In this paper we present near-infrared interferometric observations of a sample of bright stars in the ONC taken with AMBER at the VLTI. The paper is organized as follows: the observations and data reduction are described and summarized in Sect. 2. In Sect. 3 the models used for the interpretation of the obtained data are shown and the results are discussed for all of the observed targets.

2. Observations and data reduction

The sample selected for the observations with AMBER consisted of all members of the ONC which are bright enough to be observed with AMBER (e.g., K magnitude  ≤ 5.5) and the auxiliary telescopes (ATs). This leads to a sample of 9 objects. For each target at least two observations are necessary for a reliable determination of the system parameters. AMBER (Petrov et al. 2007) is the near-infrared interferometric instrument located at the VLTI and can combine light from three telescopes in the H- and K-band. For the observations of the ONC targets the low resolution mode (LR mode) with a spectral resolution of 35 was used. The ATs have diameters of 1.8 m and can be moved to different stations. For the interferometric observations it is also possible to use the Unit Telescopes (UTs), which have diameters of 8.2 m, but are on fixed positions.

The program was granted time in the course of the ESO program 086.C-0193 (P.I.: Grellmann). We also included in our analysis the previous observations of θ1 Ori C and D from the observing run 078.C-0360 (P.I.: Kraus). Further observations were taken as backup targets also in the course of the programs 386.C-0721 (P.I.: Grellmann), 386.C-0650 (P.I.: Grellmann), and 088.D-0241 (P.I.: Helminiak). Therefore, the data were taken with a variety of telescope configurations, which can be found together with information about baselines, position angles, and calibrators used in Table 1. All data were taken in the LR mode. In total, 6 stars (2 stars of spectral type O, 3 of spectral type B, and one A star) of the 9 sample stars were observed, two of them only once. However, some of the observations are of very low quality due to bad weather conditions. These data are not taken into account for the further analysis and discussion. As AMBER is a single-mode instrument using optical fibres the field of view is limited to the Airy disk of the individual apertures. This results in a FOV of 250 mas for the ATs and 60 mas for the UTs.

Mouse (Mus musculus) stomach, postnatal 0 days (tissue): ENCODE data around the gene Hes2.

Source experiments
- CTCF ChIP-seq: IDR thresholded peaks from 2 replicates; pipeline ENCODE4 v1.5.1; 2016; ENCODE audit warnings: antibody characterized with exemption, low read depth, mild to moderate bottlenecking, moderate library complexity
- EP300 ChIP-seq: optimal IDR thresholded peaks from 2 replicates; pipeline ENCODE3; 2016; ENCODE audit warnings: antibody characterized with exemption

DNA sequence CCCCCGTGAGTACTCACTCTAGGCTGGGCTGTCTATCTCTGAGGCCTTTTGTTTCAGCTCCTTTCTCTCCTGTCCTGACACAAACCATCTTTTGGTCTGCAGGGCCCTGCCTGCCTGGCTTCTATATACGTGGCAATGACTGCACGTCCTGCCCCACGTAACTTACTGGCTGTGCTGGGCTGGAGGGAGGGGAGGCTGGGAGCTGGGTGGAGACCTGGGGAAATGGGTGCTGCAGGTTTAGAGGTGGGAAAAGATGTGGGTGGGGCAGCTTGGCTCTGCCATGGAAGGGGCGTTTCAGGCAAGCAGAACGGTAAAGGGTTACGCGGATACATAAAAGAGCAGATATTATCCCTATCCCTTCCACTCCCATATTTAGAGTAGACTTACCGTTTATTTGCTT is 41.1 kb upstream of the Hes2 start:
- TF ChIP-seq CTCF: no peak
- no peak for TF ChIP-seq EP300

The amdlib software Vers. 3.0.3 (Tatulli et al. 2007; Chelli et al. 2009) provided by the Jean-Marie Mariotti Center1 was used for the data reduction and calibration. As for the detection of a binary signal (i.e., a sinusoidal variation in the visibility) an absolute calibration is not necessary, the data were only calibrated using the associated calibrator rather than a set of calibrators observed over the whole night. This is a simplified method, assuming that the (instrumental and atmospheric) transfer function has been constant between the star and the calibrator. The software accounts for the diameters of the calibrator stars automatically and usually uses the provided database to get the angular sizes. This was the case for all of the chosen calibrators. Otherwise, they can be specified by the user.

The most critical point for the calibration process is the accurate calibration of the wavelength, which is not guaranteed within the amdlib software. Thus, we compared the telluric absorption lines in the spectra of the calibrator stars (as they are brighter) with the telluric gaps in spectra observed at the Gemini Observatory, similar to the procedure described in (Kraus et al. 2007, but without dividing the object spectrum by the P2vm spectrum) and shifted them accordingly where necessary. However, the uncertainty in wavelength calibration is still a large error source. The maximum achievable accuracy is 0.03 μm (i.e., one spectral channel), which for scales to an uncertainty of  ~2% (Kraus et al. 2009).

For the supplementing NACO data we searched the ESO archive, where we found a large number of observations in various filters. The data were reduced with the instrument-specific ESO pipeline and we selected those images in which θ1 Ori A is not or only marginally saturated. The relative positions of all stars were derived with StarFinder (Diolaiti et al. 2000), which performs point spread function (PSF)-fitting. In most cases θ1 Ori E served as PSF-reference. A comparison of the measured positions of the stars with the positions reported in McCaughrean & Stauffer (1994) allowed us to derive with astrom2 for each image the detector orientation and plate scale. For this calibration the brightest stars and actual binaries and outliers were excluded. After identifying obvious outliers by their residuals the fits were repeated. The relative position of the companion of θ1 Ori A in each epoch is listed in Table 4. Since we have only analysed single images, the errors are hard to quantify. We thus show a conservative error of 5 mas in Fig. 2.

3. Modeling

As mentioned above, a typical sign for the existence of a companion (within a certain separation) is a sinusoidal variation of the visibility. Describing a binary as composition of two point-sources separated by the distance a the visibility is given by